Well, I tried, and after some tedious calculations, I got this...
Equation of the line that contains these two points:
Am I right?
Points of tangency:
Find the equation of the line which is tangent to at exactly two distinct points. Also find the points of tangency. The graph, shown with no axes and different vertical scale than horizontal scale is shown below. Note: this is just for fun, I am not looking for help.
Thank you for "not cheating". BTW, the solution sketched on the yahoo answers forum was quite different than the way I did it myself, so you could try some method different than what you saw. Or try to figure out how to design the problem so it will have integer answers -- a little number theory to pick coefficients.
That was certainly a good start. As you noted (b-a) factors out of your first equation. If you pursue the 'presumed nasty' second equation you will find that (b-a)^2 factors out of it. What results then is a system of two quadratic equations in a,b which in fact are intersecting ellipses. They are actually not too difficult to solve. Since nothing done so far distinguishes a from b, if (a,b) is a solution so is (b,a). Two of the four intersection points are extraneous -- for reasons that are not yet clear to me.
I did the problem by a different method, which avoids the extraneous solutions but still has some messy algebra -- I will give a hint for that method, if nobody posts a complete solution in a few more days.
This problem is really good an interesting as well.
Here's what I figured out:
let (x_1;f(x_1)) and (x_2,f(x_2)) are two distinct points of the graph of f(x)
the slope between them is defined as: m = [f(x_2) - f(x_1)]/[x_2 - x_1]
but it can be also defined via the 1st derivative: m = f`(x_1) = f`(x_2)
so the system: [f(x_2) - f(x_1)]/[x_2 - x_1] = f`(x_1) = f`(x_2)
should provide us with the correct answer
However the calculations and the algebra is terrible (though I haven't got time yet to try)
so, what do you think?
Looks good. Go for it! Be aware that (x_2 - x_1) may be a factor of some of your polynomials, and presumably x_2 - x_1 is non-zero so the other factor is the relevant one. This approach is actually similar to what Moo did above. My method was different but I see no reason why your approach should not work.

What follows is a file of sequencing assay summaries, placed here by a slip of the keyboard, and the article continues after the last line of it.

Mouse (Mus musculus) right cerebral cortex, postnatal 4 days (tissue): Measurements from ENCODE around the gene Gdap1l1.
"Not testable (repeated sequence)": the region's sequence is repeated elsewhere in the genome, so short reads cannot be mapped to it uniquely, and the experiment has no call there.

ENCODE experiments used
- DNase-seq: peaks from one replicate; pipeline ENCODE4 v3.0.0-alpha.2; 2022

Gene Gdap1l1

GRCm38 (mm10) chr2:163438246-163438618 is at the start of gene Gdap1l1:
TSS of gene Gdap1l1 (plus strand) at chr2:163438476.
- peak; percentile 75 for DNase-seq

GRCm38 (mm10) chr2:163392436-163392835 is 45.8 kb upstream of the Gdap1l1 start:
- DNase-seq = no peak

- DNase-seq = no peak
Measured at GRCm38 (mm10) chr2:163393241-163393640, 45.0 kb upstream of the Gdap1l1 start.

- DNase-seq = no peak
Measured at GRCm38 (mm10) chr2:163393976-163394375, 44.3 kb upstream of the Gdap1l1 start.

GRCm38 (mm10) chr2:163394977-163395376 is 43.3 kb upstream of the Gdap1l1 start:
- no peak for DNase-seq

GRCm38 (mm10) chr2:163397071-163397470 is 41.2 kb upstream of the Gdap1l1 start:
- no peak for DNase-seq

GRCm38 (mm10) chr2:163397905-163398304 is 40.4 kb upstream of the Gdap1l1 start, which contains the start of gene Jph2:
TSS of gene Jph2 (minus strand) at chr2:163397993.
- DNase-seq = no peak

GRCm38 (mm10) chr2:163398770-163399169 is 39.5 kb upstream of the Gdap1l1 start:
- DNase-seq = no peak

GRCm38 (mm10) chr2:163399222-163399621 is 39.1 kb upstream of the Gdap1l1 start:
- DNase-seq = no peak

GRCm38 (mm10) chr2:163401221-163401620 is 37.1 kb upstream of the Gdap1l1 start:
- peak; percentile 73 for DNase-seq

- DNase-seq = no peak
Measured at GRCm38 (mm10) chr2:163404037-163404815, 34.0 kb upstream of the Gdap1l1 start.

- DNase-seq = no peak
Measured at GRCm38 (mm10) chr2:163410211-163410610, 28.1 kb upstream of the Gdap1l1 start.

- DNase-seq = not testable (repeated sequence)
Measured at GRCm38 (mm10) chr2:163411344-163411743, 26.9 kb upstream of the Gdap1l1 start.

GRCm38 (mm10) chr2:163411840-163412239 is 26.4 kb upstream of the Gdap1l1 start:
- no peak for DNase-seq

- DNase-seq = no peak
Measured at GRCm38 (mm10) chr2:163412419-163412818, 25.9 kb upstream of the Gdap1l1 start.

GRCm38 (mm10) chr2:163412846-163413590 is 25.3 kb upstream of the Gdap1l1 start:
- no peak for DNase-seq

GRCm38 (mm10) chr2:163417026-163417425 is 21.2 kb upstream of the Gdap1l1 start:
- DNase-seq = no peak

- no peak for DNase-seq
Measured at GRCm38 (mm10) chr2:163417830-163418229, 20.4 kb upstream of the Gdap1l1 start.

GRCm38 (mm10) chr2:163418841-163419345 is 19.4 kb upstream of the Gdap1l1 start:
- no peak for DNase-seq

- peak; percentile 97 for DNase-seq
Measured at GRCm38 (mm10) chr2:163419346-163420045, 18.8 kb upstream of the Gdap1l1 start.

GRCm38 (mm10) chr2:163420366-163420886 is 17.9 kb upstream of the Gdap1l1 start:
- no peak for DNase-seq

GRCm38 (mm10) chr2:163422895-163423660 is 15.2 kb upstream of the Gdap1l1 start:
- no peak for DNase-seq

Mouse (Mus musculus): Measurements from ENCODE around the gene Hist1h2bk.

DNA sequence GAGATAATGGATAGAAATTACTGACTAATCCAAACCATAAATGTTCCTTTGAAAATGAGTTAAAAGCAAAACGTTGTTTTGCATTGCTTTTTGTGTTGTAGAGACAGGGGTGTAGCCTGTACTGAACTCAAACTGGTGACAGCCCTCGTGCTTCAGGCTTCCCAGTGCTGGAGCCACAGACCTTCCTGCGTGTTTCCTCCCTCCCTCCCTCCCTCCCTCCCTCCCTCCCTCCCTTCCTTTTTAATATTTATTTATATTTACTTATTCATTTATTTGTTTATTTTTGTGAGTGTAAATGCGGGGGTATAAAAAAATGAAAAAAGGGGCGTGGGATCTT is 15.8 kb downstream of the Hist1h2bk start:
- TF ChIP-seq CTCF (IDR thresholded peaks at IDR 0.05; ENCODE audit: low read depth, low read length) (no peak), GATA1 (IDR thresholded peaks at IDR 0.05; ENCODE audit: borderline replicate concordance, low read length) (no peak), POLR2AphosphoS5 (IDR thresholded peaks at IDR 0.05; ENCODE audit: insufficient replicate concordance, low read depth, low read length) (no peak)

I think this problem has been out here long enough. My approach was to consider a straight line intersecting a quartic, where one would normally expect four solutions, but to use the fact that in this case there are two double roots. The one is automatic if you start with a line tangent at one point. I'm not sure if that is a hint or not.
Tomorrow I will post a solution to the more general problem of finding a line that is tangent to at two different points. This more general problem is really no harder and has the advantage that one gets as a by-product conditions for when this is possible.
Theorem: Let , with real coefficients and . There exists a line that is tangent to at two distinct points if and only if , in which case the -coordinates of the two points of tangency are
Proof: Let be a point on the quartic, and equate the right hand sides of and the tangent line at that point. This gives
(1) ......... .
The polynomial in brackets is zero at and so has as a factor. Find the other factor by substituting for and and organizing the terms as follows:
which allows to factor out from each term on the right and hence from the right side. After simplification the result is:
Now substitute (2) and the derivative back into (1) and divide out the factor , since we are interested in the other point of tangency and not the one we chose arbitrarily. This turns (1) into the following equation:
Now, since points of tangency are double roots, the left side of (3) should contain as a factor again, and it is easy to check that substituting makes the left side of (3) zero, so this must be the case. By dividing (3) by we find the factorization:
As before we are not interested in the current point of tangency, so we discard the factor and are left with the quadratic equation:
Solving (4) for will give the -coordinates of the other two points where the tangent line at crosses the quartic curve. We want those to points to coincide, so the line will be tangent to the quartic at a second point. This means we need to force the quadratic equation (4) to have a double root. But this will happen if and only if the discriminant of the quadratic in (4) equals zero. So calculate that discriminant and set it to zero, and this gives the equation:
The two roots, , of (5) are the -coordinates of the two points at which the line (1) is tangent to the quartic. Solving (5) for gives these values of as:
and the proof is complete.
Note: The quartic given in the challenge problem was , so , and . Plugging these into the formulas above give the -coordinates of the points of tangency as and .